I was lucky enough to be invited to the launch of the Stop, Speak, Support campaign at YouTube Space in London.
I have been working with Internet Matters for a couple of years now. Recording vlogs to help parents keep our children safe while online. Internet Matters are a not-for-profit organisation that has a simple purpose - to help keep children safe in the online world. They offer lots of help and advice to parents.
The Duke of Cambridge with the Royal Foundation has brought together some of the world's most recognisable names in media and tech, as well as children's charities and parents, to work alongside a panel of young people to find a way forward. Together they set themselves the task of creating a safer and more supportive life online. After more than 18 months of work, the Taskforce is unveiling an Action Plan to combat this problem.
I was there as a parent, to listen to and talk about cyberbullying from a parents perspective. I feel like this is the biggest generational gap ever between us parents and our children.
We don't have the experience of advice passed on from our parents as it didn't exist when I was a teenager.
We try and keep our children safe everyday. We hold our children's hands when we cross the road, because we can see that danger. You can't see the dangers online.
Cyberbullying is a horrible thing, it can make children's lives a misery and even lead to children taking their own life.
Please show this video about the Stop, Speak, Support campaign
When I was at school, if people were bullied, once they went home and closed the door, they were in the safety of their own home. The bullies couldn't get to them. With the rise of smartphones and other devices, children can be bullied 24 hours a day, seven days a week.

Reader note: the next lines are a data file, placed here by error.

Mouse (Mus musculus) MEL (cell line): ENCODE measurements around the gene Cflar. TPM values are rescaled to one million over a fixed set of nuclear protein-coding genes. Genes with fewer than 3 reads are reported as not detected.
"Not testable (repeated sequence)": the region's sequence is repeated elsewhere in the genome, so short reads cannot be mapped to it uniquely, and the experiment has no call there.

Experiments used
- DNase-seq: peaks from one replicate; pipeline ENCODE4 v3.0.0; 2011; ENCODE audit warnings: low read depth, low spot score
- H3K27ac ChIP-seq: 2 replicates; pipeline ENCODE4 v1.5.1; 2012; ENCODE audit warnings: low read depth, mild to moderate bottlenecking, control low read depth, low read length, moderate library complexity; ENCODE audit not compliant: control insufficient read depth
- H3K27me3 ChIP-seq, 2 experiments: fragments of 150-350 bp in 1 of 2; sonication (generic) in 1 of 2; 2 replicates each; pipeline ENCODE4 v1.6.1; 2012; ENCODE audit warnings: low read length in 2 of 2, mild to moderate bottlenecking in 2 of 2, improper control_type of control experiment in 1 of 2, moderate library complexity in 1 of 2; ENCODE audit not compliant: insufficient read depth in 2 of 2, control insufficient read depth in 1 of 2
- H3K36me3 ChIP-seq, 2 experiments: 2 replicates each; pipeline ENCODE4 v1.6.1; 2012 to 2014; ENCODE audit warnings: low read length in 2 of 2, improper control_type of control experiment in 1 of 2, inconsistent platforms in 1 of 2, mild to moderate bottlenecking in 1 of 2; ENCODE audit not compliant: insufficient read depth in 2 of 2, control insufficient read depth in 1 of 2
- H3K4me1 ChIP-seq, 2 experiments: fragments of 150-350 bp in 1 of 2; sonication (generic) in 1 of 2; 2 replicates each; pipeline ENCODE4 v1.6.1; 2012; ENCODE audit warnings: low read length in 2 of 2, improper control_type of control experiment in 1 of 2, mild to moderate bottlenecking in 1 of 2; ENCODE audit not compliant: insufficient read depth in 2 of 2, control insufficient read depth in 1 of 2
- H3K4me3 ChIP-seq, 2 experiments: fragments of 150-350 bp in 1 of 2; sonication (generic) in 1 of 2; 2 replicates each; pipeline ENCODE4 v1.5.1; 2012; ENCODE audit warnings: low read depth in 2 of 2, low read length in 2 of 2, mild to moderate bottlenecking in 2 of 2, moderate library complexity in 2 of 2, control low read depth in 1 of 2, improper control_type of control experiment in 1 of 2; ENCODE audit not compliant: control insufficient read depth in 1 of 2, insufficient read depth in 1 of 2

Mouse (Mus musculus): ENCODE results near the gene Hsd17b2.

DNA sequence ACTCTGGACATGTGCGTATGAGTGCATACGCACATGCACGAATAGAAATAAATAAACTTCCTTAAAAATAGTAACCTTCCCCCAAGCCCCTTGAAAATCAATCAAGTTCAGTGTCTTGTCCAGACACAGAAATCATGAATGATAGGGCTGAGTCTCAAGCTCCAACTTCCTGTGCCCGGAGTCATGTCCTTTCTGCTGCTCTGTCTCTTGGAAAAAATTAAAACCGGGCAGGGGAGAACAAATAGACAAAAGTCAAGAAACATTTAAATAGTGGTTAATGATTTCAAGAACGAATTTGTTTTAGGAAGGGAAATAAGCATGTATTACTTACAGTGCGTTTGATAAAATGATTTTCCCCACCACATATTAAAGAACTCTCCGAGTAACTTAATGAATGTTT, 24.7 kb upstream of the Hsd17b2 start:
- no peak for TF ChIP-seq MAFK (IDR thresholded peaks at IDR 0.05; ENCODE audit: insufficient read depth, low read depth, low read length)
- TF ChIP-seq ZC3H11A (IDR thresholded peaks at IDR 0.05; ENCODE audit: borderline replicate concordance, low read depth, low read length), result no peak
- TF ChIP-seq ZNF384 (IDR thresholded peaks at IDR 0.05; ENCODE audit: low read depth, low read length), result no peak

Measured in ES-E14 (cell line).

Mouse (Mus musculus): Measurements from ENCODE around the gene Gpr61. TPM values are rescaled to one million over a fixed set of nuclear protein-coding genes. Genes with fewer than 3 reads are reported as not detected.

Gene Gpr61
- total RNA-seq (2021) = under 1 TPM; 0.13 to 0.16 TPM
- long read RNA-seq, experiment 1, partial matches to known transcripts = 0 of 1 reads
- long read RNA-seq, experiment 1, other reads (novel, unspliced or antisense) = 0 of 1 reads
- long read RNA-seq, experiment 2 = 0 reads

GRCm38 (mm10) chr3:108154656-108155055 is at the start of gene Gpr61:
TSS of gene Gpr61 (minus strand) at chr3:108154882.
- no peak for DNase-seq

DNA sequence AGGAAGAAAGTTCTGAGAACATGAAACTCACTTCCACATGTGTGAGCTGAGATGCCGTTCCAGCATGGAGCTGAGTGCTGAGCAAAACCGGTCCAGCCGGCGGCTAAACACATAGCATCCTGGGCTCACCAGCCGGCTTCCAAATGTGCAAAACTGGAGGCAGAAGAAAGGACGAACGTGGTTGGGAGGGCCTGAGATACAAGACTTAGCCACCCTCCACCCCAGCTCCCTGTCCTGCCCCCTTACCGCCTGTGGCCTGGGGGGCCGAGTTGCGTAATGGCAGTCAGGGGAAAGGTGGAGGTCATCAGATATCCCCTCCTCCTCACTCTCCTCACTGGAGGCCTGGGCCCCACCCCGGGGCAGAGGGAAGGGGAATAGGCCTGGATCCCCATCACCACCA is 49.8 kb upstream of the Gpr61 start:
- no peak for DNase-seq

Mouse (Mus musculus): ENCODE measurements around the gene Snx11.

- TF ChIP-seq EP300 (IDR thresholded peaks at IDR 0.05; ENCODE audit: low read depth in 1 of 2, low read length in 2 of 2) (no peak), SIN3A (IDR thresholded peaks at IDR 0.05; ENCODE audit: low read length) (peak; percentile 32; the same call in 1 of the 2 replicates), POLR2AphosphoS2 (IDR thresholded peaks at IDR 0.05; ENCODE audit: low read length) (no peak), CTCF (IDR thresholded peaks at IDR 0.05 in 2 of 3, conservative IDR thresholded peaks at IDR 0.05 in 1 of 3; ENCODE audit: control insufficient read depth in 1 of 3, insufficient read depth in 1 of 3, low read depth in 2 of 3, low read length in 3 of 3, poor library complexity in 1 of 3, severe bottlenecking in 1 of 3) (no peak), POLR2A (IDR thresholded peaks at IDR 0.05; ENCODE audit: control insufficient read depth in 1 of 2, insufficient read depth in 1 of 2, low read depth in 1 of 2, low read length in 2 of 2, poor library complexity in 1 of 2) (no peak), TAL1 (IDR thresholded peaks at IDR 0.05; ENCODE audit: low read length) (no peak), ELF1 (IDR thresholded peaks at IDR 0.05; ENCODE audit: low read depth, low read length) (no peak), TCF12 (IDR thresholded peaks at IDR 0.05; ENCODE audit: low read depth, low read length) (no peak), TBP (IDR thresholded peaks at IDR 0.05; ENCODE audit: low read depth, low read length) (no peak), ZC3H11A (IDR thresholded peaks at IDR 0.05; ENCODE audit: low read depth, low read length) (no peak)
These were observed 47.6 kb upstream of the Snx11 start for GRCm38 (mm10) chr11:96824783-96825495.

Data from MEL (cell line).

The Duke of Cambridge believes that our largest social media, technology, gaming, communication service providers and media companies have a positive opportunity to create the solution to support our children online, and to help children feel empowered to question online behaviour, speak out and support their friends.
I had the pleasure of meeting some very inspirational people. It was an absolute honour and a privilege to meet Prince William. He was really lovely and very engaging.
I'm so pleased that The Royal Foundation have taken cyberbullying seriously and joined all these tech giants to help children and parents stamp it out.
Internet Matters and other charities are playing a very important role.
Carolyn Bunting, CEO of Internet Matters, said: “The Stop, Speak and Support campaign gives children a brilliant, positive focus and helps them to tackle cyberbullying in three simple steps.
"Internet Matters is immensely proud to be supporting such a relevant and significant campaign, and being part of an industry task force which is working hard to combat cyberbullying.
"We have published a guide on our website to help parents understand how their child can benefit from the code and give them practical advice on cyberbullying."
Visit internetmatters.org for more information.
I made a little video of my day...